Further to the letter by Rick Owen in the Feb. 26 Gazette, I had a similar experience with the Provincial Traffic Court in 2017.
I personally have not had many ‘photo radar’ tickets, other than this one on Stoney Trail East in Calgary. Stoney Trail, as I understand it is a provincial highway, within the city limits of Calgary but whether it is a provincial highway or a municipal roadway the City is allowed to use photo radar subject to the Automated Traffic Enforcement Technology Guidelines set down by the Province of Alberta.
These guidelines are very explicit and ’are designed to ensure fairness and consistency’. They also advise that ‘Automated traffic enforcement will not be in effect on provincial highways’.
Notwithstanding that, there is a very specific section entitled Public Awareness with a section on Signage which requires:
• Permanent Signs shall be posted on primary access roads entering municipalities that use automated traffic enforcement technology, alerting the public that automated traffic enforcement technology is used as a speed and red light enforcement tool in the municipality.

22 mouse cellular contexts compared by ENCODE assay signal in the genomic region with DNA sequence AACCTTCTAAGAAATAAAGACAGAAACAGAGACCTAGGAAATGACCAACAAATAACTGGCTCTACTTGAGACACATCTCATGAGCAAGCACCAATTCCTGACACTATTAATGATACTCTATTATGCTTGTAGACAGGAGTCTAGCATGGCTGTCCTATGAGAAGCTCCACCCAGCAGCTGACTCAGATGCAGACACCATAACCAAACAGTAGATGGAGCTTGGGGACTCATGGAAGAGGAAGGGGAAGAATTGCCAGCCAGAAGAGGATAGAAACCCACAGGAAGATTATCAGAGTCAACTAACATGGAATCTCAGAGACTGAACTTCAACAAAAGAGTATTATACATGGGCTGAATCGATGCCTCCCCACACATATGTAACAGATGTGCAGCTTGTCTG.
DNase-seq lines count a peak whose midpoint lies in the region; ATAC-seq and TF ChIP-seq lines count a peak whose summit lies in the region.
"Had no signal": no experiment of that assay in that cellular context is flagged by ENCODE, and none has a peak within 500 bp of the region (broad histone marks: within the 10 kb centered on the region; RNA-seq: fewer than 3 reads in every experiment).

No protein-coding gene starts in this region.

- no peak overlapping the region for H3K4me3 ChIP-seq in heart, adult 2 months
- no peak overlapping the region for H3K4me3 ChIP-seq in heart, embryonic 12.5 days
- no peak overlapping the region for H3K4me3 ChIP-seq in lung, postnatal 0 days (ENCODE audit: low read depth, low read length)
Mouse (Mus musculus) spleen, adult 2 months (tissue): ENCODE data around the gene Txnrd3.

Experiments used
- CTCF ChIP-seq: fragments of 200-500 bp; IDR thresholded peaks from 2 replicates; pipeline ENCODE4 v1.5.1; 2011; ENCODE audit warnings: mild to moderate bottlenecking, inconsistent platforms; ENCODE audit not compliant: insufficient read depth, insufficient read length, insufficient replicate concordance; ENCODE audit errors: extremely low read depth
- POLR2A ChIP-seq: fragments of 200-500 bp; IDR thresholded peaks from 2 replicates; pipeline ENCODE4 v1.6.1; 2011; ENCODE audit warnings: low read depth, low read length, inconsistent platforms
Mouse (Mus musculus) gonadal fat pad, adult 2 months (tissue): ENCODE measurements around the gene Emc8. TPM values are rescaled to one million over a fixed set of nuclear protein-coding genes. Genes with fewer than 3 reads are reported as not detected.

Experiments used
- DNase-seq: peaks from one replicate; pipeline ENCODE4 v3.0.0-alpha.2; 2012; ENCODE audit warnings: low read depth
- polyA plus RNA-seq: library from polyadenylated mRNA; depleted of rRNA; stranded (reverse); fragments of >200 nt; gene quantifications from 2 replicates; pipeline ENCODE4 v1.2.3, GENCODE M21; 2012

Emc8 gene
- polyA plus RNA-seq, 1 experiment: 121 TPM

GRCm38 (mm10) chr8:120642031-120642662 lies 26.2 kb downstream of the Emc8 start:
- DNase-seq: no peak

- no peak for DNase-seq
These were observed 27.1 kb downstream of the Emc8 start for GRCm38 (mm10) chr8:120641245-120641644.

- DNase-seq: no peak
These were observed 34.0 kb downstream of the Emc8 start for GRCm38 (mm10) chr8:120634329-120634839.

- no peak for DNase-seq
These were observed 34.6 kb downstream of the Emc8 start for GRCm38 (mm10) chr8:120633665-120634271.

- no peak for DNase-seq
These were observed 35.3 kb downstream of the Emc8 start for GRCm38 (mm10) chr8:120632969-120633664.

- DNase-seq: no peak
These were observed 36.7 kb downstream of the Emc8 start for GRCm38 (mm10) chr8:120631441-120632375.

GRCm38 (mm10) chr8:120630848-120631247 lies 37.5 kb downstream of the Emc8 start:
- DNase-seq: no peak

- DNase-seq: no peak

• Freeways, major thoroughfares or other roads that are monitored regularly by automated traffic enforcement technology shall have permanent signs along the route, in both directions, advising that speed is monitored by automated traffic enforcement technology.
As mentioned, I received a photo radar ticket on Stoney Trail which I appealed to the Provincial Traffic Court. My argument was that there was not a single photo radar sign along the entire Stoney Trail East. What really got my craw in the appeal was that the judge would not entertain any discussion of the provincial guidelines as, in her words ‘guidelines are not the law’.
Based on the foregoing and the experience of Rick Owen, it is my opinion that the Provincial Traffic judges are just there as public relations officers to give you a chance to be heard and possibly to get a small reduction in your fine. As Rick says the misapplication of photo radar is ‘laughable from a legal standpoint’. I would go even further and say that the Traffic Court is laughable.
Ken Allred, St. Albert